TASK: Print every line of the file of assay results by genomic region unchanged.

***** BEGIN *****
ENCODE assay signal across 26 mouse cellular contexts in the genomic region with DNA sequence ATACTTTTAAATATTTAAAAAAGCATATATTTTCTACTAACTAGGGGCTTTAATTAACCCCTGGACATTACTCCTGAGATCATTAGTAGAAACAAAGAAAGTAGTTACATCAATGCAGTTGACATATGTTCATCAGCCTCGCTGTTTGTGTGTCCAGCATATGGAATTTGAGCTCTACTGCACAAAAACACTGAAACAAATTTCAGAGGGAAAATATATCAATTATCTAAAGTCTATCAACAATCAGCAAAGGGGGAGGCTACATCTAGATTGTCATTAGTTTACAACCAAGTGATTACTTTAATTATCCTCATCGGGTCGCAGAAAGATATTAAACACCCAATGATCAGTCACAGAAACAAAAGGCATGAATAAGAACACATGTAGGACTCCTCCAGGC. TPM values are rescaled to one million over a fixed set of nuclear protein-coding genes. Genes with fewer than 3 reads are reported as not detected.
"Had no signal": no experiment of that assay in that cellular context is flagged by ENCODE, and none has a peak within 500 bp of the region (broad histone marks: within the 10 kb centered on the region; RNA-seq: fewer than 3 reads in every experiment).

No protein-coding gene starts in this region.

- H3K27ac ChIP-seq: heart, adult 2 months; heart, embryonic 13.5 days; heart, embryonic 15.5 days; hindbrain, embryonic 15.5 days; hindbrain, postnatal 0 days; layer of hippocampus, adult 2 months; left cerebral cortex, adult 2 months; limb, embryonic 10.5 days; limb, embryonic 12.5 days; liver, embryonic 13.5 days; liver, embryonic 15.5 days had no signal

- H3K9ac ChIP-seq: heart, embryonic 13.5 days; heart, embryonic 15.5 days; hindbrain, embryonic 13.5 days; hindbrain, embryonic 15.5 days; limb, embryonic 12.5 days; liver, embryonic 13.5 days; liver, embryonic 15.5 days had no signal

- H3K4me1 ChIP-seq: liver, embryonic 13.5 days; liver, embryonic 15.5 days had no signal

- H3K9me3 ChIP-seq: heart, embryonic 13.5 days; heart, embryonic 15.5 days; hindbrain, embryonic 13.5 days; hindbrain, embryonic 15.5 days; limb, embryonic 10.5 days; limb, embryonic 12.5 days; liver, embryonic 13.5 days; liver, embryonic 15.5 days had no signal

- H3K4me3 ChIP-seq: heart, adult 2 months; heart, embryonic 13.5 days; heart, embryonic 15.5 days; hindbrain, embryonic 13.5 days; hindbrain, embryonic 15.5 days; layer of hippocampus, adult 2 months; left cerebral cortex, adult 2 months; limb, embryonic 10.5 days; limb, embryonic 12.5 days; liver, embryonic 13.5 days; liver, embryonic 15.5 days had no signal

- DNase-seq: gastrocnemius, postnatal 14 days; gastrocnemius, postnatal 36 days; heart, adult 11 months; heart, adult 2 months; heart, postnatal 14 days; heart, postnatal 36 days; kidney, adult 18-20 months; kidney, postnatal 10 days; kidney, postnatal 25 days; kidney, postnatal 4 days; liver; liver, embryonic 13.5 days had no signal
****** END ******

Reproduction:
ENCODE assay signal across 26 mouse cellular contexts in the genomic region with DNA sequence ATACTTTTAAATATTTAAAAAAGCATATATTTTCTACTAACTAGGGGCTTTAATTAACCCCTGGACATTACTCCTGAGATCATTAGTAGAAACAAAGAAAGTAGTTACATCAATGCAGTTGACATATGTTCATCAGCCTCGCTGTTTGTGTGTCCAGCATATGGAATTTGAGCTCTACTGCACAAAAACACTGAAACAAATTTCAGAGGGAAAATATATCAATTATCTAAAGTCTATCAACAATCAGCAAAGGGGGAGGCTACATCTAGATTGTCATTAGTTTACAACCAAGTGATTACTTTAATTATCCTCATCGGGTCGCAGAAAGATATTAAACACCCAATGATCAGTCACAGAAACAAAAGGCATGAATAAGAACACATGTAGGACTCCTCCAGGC. TPM values are rescaled to one million over a fixed set of nuclear protein-coding genes. Genes with fewer than 3 reads are reported as not detected.
"Had no signal": no experiment of that assay in that cellular context is flagged by ENCODE, and none has a peak within 500 bp of the region (broad histone marks: within the 10 kb centered on the region; RNA-seq: fewer than 3 reads in every experiment).

No protein-coding gene starts in this region.

- H3K27ac ChIP-seq: heart, adult 2 months; heart, embryonic 13.5 days; heart, embryonic 15.5 days; hindbrain, embryonic 15.5 days; hindbrain, postnatal 0 days; layer of hippocampus, adult 2 months; left cerebral cortex, adult 2 months; limb, embryonic 10.5 days; limb, embryonic 12.5 days; liver, embryonic 13.5 days; liver, embryonic 15.5 days had no signal

- H3K9ac ChIP-seq: heart, embryonic 13.5 days; heart, embryonic 15.5 days; hindbrain, embryonic 13.5 days; hindbrain, embryonic 15.5 days; limb, embryonic 12.5 days; liver, embryonic 13.5 days; liver, embryonic 15.5 days had no signal

- H3K4me1 ChIP-seq: liver, embryonic 13.5 days; liver, embryonic 15.5 days had no signal

- H3K9me3 ChIP-seq: heart, embryonic 13.5 days; heart, embryonic 15.5 days; hindbrain, embryonic 13.5 days; hindbrain, embryonic 15.5 days; limb, embryonic 10.5 days; limb, embryonic 12.5 days; liver, embryonic 13.5 days; liver, embryonic 15.5 days had no signal

- H3K4me3 ChIP-seq: heart, adult 2 months; heart, embryonic 13.5 days; heart, embryonic 15.5 days; hindbrain, embryonic 13.5 days; hindbrain, embryonic 15.5 days; layer of hippocampus, adult 2 months; left cerebral cortex, adult 2 months; limb, embryonic 10.5 days; limb, embryonic 12.5 days; liver, embryonic 13.5 days; liver, embryonic 15.5 days had no signal

- DNase-seq: gastrocnemius, postnatal 14 days; gastrocnemius, postnatal 36 days; heart, adult 11 months; heart, adult 2 months; heart, postnatal 14 days; heart, postnatal 36 days; kidney, adult 18-20 months; kidney, postnatal 10 days; kidney, postnatal 25 days; kidney, postnatal 4 days; liver; liver, embryonic 13.5 days had no signal